Restructuring: Why does the federal government impose income tax rates on States?
With the current buzz around Restructuring, one critical part has to be devolution of power from the center to the states. Most times, the discussion is invariably reduced to why the FG needs to have a smaller share of revenue than it currently does. And that is how the discussion usually dies — no one wants to give up something s/he currently enjoys.
But that is only true if we narrow these discussions around sharing of revenue. We need to start looking at areas the FG can devolve more powers to the states without losing anything. One of such is the power to set income tax brackets and rates.
I’ve always wondered who thought it wise to give the FG power to set income tax rates, given that unless you live in the federal capital or you are a member of the Army, you pay your tax to the states. So why not allow the state determine what to charge its taxpayers? It is just another of the many incursions by the center into what should be left to the states in a true federation.
I’ve given this much thought and it is difficult to see any downside to letting states set their own income tax rates. But there are many advantages.
For one, allowing states to determine tax rates could start a much-needed competition among them. One example that immediately jumps at me is the ongoing duel between Ogun and Lagos. Between 2011 and 2016, Ogun state IGR increased from N7 billion annually to N34 billion and this is largely due to the campaign by Governor Amosun to get Ogun residents who work in Lagos to pay their tax to Ogun, as statutorily required (interestingly, the Commissioner of Finance in Ogun State during this drive was Kemi Adeosun, the current Minister of Finance). Yet the Governor insists there a tens of thousands of residents who still remit their tax to other states. Lowering income tax rates by 3 basis points below those of Lagos (for example) could encourage more Ogun residents working in Lagos to ask their HR departments to compute and remit their tax in Ogun.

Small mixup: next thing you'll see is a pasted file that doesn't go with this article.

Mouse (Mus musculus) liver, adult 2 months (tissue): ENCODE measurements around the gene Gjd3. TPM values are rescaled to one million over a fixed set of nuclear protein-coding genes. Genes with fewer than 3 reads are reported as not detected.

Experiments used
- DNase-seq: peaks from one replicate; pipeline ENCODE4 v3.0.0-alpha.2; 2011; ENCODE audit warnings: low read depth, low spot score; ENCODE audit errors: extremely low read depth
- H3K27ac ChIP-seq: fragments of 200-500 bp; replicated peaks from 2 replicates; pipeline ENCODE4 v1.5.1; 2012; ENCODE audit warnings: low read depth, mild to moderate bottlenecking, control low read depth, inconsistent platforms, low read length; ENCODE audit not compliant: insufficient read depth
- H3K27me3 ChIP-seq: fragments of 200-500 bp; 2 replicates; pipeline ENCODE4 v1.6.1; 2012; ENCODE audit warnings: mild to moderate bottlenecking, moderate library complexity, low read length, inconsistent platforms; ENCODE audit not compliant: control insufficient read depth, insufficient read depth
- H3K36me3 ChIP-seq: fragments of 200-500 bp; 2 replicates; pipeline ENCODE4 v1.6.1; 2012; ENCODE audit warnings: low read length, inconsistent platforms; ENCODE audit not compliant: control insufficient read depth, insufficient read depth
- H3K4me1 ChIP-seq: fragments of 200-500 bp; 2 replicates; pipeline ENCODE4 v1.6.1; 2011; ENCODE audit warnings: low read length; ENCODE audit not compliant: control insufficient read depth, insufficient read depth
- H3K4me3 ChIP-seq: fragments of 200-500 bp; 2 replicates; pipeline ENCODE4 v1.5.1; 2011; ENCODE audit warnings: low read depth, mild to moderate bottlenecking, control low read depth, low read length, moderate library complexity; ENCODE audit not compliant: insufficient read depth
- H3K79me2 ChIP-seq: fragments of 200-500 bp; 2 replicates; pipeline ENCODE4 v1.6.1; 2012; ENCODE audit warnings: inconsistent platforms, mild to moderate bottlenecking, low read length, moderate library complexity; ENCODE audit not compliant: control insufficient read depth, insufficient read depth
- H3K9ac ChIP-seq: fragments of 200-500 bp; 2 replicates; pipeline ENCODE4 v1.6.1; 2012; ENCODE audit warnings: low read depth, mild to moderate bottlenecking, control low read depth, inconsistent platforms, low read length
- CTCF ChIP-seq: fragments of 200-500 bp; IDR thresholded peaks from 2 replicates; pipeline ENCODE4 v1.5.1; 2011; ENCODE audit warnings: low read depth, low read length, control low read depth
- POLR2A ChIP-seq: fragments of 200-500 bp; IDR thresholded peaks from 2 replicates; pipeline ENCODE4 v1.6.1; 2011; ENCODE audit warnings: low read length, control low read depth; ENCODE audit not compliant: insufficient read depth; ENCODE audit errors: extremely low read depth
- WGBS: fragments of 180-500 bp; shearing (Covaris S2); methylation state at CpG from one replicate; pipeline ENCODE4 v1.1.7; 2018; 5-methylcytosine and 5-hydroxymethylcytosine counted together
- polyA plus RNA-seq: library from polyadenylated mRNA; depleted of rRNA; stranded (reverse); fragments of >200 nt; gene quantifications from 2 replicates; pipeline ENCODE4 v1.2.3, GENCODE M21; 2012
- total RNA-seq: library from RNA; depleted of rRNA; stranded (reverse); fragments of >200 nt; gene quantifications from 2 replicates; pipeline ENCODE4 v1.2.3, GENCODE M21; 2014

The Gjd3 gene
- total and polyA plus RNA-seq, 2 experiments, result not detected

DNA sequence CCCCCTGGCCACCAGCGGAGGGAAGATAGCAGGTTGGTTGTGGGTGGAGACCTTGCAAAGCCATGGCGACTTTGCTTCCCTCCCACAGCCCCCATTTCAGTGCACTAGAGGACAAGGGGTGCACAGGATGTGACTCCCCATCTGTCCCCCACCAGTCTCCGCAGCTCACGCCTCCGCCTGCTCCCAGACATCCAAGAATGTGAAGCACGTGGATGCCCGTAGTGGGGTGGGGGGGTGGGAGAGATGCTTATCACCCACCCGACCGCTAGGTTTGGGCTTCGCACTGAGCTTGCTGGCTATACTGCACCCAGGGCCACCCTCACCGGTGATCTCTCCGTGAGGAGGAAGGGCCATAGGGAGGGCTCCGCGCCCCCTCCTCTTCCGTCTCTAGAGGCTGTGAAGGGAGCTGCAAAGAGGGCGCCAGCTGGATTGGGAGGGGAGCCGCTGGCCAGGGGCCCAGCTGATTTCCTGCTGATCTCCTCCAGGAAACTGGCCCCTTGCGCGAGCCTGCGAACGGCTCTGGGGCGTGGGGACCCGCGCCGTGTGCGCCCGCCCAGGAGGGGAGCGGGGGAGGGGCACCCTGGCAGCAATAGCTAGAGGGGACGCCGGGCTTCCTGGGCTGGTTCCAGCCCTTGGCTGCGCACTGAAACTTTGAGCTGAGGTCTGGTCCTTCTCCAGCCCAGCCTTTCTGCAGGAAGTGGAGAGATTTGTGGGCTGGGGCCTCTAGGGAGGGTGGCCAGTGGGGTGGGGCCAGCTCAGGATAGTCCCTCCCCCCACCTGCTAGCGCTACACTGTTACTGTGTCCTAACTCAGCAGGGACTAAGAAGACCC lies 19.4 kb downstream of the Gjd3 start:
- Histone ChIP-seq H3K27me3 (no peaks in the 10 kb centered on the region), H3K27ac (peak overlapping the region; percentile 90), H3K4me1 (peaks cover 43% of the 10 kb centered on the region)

Also, reducing the tax rates becomes more enticing for anyone who is thinking of either developing his/piece of land in an area of Ogun close to Lagos or renting an apartment in Lagos. To be clear, tax rate in itself might not be enough to entice people to relocate away from a state (since that assumes a lot of people pay tax, which is not entirely true) but when combined with other incentives like good access roads and decent power, it becomes very enticing. This may seem far-fetched, but I don’t see how it’s worse than the system we currently have. When I moved to the US, my friends (most of whom live in Texas) wanted me to move to Texas and enjoy paying zero state income tax (Texas is one of seven states what do not impose state income tax — residents only pay the federal tax). Who knows, Ogun state can entice companies to move their factories to the state if it promises to slash employee taxes. In fact, states with very low or zero income tax attract a lot of small businesses because they are classified as “pass-through” entities (I’ll blog on this next).
They may exist, but I cannot think of many countries that imposes tax rates on states. I thought of South Africa but they determine income tax rates centrally because income tax is collected centrally. As I said before, I do not see any downside to allowing states set their own income tax rates. Of course there is always the risk that a state like Lagos that is aggressive with tax revenue generation but is chronically opaque in accounting for how they use tax can raise tax rates astronomically. But it’s a little risk in the face of what should be a bigger discussion around giving more powers to the states. One thing is sure, this is one area where the federal government loses nothing if they get out of the business of telling states how much tax to charge their residents.
As they should do in many other areas.